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6 Austl. Feminist L.J. 7 (1996)
Holding up Half the Sky, but for Whose Benefit: A Critical Analysis of the Fourth World Conference on Women

handle is hein.journals/afemlj6 and id is 15 raw text is: HOLDING UP HALF THE SKY, BUT FOR WHOSE BENEFIT?:
Dianne Otto *
The FourthWorld Conference onWomen (FWCW), held in Beijing from 4 to 15 September 1995,
was the biggest United Nations (UN) conference ever held. Over 50,000 people, mostly women,
participated in the official intergovernmental Conference and the parallel non-governmental (NGO)
Forum, which ran from 30August to 8 September at Huairou, about 50km from Beijing.' Participants
came from a total of 189 states and, in addition to the 400 NGOs which hold permanent consultative
status with the Economic and Social Council (ECOSOC), approximately 2,500 other NGOs were
accredited to attend.2
The event was defined by who wasn't there, as much as by who was. Two UN member states,
Saudi Arabia and Granada, did not register for the conference and two others, Somalia and the
Federal Republic of Yugoslavia (Serbia and Montenagro), were not invited.' Saudi Arabia was
reported as having consistently refused to participate in women's conferences Eight associate
members of the UN, mostly small South Pacific countries, also attended as conference participants.
In this category of attendees was the Holy See whose status as an associate member, rather than an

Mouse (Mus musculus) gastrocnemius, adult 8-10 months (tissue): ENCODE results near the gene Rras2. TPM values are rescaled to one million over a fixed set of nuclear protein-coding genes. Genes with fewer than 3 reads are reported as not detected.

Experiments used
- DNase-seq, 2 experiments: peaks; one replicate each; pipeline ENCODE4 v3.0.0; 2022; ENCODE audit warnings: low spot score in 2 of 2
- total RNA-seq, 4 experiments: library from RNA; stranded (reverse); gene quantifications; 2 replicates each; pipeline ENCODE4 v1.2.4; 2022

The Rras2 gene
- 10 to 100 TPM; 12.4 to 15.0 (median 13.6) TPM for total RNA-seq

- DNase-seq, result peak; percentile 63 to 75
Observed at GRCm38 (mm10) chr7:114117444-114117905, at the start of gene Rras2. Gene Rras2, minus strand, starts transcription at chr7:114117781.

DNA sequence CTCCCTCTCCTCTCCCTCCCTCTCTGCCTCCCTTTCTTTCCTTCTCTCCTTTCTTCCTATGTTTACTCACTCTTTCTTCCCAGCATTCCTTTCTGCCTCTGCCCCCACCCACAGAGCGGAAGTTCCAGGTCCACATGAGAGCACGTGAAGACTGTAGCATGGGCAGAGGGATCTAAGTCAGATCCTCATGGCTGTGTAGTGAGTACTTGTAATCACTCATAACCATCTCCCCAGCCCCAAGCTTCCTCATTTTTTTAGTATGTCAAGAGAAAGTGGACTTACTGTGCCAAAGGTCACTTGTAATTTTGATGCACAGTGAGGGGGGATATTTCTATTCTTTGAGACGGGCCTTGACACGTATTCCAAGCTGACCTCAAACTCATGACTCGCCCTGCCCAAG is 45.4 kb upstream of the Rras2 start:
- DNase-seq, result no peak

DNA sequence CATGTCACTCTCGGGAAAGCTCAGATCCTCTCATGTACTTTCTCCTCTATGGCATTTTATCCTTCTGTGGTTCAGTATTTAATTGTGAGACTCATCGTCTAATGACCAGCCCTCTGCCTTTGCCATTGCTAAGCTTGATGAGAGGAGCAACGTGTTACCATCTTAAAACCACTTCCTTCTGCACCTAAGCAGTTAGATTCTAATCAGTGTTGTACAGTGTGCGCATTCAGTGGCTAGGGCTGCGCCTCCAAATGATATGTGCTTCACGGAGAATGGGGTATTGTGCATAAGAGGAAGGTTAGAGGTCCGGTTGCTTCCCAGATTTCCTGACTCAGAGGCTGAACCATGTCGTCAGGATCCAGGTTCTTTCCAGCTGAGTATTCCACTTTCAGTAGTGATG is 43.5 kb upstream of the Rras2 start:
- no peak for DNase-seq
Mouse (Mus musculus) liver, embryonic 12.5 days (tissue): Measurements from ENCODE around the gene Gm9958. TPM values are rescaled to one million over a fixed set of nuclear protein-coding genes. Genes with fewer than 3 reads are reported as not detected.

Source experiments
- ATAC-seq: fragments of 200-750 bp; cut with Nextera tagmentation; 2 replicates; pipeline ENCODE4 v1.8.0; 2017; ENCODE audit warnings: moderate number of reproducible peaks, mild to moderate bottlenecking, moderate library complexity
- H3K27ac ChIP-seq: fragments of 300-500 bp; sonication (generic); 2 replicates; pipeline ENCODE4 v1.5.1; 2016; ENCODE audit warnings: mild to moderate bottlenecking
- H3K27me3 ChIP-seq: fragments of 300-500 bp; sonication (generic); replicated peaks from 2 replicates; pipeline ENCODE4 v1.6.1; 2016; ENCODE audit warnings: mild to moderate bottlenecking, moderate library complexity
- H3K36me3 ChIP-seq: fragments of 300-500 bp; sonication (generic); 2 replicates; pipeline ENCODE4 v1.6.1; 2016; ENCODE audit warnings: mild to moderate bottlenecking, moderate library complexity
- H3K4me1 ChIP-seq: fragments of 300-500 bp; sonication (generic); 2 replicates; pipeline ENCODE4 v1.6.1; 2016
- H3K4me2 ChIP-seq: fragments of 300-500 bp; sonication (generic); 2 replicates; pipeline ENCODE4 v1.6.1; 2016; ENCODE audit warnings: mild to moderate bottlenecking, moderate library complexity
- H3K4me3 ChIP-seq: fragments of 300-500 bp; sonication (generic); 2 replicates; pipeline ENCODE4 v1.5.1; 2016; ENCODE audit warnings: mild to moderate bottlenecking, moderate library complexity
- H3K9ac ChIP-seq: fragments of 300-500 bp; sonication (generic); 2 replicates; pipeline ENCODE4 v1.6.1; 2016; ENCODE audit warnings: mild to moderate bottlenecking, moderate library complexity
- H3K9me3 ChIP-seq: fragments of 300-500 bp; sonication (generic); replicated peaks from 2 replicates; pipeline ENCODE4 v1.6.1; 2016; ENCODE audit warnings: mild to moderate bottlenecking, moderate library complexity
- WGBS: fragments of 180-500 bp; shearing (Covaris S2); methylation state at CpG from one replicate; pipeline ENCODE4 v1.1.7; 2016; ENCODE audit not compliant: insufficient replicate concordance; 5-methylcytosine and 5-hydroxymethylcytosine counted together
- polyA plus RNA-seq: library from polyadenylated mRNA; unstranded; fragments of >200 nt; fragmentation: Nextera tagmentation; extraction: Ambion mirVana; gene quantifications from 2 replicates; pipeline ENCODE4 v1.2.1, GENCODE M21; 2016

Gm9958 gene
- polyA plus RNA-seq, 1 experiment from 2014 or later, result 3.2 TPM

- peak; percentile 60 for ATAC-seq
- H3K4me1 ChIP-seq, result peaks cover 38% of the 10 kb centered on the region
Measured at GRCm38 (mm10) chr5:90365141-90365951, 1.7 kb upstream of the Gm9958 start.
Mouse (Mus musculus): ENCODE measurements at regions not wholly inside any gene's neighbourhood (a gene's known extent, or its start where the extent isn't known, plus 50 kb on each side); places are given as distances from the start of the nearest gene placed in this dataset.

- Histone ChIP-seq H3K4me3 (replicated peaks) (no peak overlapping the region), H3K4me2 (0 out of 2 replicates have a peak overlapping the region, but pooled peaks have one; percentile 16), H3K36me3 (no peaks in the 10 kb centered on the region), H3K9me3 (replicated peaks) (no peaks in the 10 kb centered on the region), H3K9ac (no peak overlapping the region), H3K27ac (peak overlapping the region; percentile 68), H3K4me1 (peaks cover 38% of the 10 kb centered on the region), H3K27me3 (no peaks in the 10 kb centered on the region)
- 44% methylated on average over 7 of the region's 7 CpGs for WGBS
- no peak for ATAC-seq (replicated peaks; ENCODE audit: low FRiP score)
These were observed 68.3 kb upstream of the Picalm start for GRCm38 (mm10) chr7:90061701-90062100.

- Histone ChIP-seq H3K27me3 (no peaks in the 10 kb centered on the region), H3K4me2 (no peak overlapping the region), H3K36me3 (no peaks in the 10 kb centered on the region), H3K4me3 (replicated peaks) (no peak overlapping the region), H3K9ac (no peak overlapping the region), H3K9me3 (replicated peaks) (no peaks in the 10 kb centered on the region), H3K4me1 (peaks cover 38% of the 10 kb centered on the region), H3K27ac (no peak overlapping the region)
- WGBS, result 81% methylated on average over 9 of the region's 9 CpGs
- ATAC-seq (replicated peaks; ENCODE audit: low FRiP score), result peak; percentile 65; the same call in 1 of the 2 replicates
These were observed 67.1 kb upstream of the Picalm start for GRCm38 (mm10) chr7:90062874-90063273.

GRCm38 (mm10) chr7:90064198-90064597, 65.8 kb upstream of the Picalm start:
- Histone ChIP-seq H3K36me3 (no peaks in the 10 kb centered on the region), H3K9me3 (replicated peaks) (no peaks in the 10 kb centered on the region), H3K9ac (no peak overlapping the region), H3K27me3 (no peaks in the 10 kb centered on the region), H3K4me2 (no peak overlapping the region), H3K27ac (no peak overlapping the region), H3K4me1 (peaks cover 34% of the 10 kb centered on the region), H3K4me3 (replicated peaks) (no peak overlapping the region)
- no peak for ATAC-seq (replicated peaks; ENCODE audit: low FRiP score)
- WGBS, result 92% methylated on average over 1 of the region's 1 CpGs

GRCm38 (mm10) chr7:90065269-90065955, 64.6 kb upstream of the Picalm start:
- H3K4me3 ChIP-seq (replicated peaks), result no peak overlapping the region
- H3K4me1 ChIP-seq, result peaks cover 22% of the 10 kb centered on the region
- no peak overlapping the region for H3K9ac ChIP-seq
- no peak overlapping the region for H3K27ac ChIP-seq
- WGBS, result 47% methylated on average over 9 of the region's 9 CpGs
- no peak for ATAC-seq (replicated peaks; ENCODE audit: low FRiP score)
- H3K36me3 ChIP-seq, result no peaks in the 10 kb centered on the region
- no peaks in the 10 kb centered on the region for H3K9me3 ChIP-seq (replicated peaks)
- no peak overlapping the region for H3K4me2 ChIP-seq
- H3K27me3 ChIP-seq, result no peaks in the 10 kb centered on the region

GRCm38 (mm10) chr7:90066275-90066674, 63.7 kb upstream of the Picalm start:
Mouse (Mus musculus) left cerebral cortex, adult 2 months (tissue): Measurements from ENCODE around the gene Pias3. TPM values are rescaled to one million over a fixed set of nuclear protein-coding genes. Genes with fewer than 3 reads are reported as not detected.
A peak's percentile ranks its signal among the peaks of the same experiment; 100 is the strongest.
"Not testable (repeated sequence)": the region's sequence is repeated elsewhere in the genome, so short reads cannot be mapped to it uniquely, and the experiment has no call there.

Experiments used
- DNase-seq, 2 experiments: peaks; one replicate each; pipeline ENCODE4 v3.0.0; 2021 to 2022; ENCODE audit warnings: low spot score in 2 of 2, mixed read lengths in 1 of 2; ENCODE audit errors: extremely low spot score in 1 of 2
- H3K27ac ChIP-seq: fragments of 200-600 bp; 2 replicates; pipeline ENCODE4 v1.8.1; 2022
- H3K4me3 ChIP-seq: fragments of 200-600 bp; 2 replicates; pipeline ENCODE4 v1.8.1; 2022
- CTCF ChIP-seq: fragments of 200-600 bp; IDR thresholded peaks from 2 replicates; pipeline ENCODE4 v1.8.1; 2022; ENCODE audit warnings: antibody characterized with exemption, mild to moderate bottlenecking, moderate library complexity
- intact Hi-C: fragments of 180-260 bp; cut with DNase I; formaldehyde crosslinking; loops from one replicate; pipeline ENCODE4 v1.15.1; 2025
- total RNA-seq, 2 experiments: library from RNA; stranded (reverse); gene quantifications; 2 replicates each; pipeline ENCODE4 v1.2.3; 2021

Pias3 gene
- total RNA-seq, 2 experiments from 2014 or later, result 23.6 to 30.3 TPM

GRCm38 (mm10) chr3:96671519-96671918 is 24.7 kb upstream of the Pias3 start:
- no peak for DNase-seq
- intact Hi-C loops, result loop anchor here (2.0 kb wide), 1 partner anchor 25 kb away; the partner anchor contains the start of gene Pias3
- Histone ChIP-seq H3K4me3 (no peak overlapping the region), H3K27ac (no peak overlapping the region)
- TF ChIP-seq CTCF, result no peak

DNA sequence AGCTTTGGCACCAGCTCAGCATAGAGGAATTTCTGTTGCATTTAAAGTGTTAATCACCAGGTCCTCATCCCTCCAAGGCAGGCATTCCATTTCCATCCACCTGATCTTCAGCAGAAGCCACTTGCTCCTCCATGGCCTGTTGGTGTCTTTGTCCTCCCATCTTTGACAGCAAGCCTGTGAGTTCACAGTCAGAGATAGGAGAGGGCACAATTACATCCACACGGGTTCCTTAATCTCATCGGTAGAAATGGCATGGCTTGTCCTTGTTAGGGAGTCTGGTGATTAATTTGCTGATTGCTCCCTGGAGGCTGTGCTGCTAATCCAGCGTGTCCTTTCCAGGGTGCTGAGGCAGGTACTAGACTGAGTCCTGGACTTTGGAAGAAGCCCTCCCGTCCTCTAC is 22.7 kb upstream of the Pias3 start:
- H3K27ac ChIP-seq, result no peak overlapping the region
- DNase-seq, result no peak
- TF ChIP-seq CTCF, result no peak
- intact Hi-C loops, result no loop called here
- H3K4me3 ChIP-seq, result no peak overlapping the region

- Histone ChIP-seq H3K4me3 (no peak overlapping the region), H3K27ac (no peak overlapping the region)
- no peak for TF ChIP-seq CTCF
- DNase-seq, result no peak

NGO, while uncontentious legally,' was considered highly questionable by many NGOs who
circulated a petition protesting its privileged classification. Absent NGOs included those who were
denied accreditation through the intervention of some states, notably China, Iran, Sudan and the
Holy See.6 Among those excluded were Taiwanese andTibetan groups, anti-fundamentalist Muslim
•  Dianne Otto, BA(Adel), LLB(Hons) (Melb), is a lecturer in law at the University of Melbourne. Funding for this research
was made available through the Special Initiatives Grant Scheme of the University of Melbourne. The author wishes to
thank Susan Brennan for the many challenging discussions related to this project, Chilla Bulbeck and an anonymous reader
for their helpful comments on the manuscript.
Amnesty International, Report on the Fourth World Conference on Women, IOR 41/30/95, 22.
2  Ibid, 3 and 17.
3   'Safely back from Huairou and Beijing', Global Faxnet, no 36, 25 September 1995.
4  Amnesty International, Report, above n1, 3.
s  Josef L Kunz,'The Status of the Holy See in International Law' (1952) 46 American Journal of International Law 308.
6   'Vatican intervenes on women's conference', TheAge, 17 March 1995, 3;'UN protest onTibet ban', TheAge, 18 March 1995,
5;'Protest as critics barred from China conference', TheAge, 30 March 1995, 6;Amnesty International, Report, above nl, 3.

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